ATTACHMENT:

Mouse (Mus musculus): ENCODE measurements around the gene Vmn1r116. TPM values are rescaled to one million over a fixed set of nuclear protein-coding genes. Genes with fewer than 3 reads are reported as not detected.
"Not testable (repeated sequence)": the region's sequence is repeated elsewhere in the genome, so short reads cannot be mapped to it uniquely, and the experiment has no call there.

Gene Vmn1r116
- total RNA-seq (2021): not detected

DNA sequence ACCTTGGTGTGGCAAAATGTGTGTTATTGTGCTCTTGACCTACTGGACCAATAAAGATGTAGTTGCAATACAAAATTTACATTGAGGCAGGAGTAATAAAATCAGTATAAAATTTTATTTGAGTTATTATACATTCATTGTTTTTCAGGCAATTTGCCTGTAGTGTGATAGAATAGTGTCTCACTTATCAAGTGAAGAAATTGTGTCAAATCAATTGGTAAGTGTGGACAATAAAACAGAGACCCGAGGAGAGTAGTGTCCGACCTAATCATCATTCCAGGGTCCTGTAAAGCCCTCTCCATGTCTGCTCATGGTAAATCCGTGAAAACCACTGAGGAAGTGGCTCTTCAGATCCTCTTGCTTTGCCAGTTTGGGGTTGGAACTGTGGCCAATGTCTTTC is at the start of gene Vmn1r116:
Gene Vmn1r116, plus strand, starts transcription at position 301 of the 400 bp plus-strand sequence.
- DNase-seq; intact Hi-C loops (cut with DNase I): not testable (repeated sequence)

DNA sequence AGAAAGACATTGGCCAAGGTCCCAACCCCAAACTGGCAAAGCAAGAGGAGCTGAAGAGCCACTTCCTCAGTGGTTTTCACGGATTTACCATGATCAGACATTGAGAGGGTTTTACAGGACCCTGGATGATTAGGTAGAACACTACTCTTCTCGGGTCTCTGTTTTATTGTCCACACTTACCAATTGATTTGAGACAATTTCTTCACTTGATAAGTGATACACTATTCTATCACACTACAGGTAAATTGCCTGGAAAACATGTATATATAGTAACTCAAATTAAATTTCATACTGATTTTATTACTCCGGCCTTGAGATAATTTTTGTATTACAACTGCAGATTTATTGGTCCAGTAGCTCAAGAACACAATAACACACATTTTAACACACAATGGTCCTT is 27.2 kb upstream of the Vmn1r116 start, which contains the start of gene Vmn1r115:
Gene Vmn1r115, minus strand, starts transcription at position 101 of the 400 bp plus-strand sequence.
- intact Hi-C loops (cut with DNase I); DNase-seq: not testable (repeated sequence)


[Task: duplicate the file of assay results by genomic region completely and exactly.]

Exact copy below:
Mouse (Mus musculus): ENCODE measurements around the gene Vmn1r116. TPM values are rescaled to one million over a fixed set of nuclear protein-coding genes. Genes with fewer than 3 reads are reported as not detected.
"Not testable (repeated sequence)": the region's sequence is repeated elsewhere in the genome, so short reads cannot be mapped to it uniquely, and the experiment has no call there.

Gene Vmn1r116
- total RNA-seq (2021): not detected

DNA sequence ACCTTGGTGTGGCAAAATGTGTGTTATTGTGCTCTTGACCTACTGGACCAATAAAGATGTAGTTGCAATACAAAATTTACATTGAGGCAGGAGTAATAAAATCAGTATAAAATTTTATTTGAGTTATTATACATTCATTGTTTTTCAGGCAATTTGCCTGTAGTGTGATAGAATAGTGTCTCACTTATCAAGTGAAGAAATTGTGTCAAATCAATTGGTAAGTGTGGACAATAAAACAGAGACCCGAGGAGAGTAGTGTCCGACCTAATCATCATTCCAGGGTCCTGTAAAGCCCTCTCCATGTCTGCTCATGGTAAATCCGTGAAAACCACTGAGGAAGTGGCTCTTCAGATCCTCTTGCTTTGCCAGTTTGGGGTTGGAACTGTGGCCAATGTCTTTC is at the start of gene Vmn1r116:
Gene Vmn1r116, plus strand, starts transcription at position 301 of the 400 bp plus-strand sequence.
- DNase-seq; intact Hi-C loops (cut with DNase I): not testable (repeated sequence)

DNA sequence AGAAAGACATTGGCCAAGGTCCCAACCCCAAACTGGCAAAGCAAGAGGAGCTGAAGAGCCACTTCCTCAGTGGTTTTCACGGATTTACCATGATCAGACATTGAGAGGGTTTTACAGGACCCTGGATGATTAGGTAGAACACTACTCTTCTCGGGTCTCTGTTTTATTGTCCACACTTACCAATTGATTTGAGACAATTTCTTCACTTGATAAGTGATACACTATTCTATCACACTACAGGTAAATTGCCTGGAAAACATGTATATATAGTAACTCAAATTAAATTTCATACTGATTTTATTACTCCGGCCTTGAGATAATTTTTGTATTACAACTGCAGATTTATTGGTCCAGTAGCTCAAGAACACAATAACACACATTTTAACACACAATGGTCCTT is 27.2 kb upstream of the Vmn1r116 start, which contains the start of gene Vmn1r115:
Gene Vmn1r115, minus strand, starts transcription at position 101 of the 400 bp plus-strand sequence.
- intact Hi-C loops (cut with DNase I); DNase-seq: not testable (repeated sequence)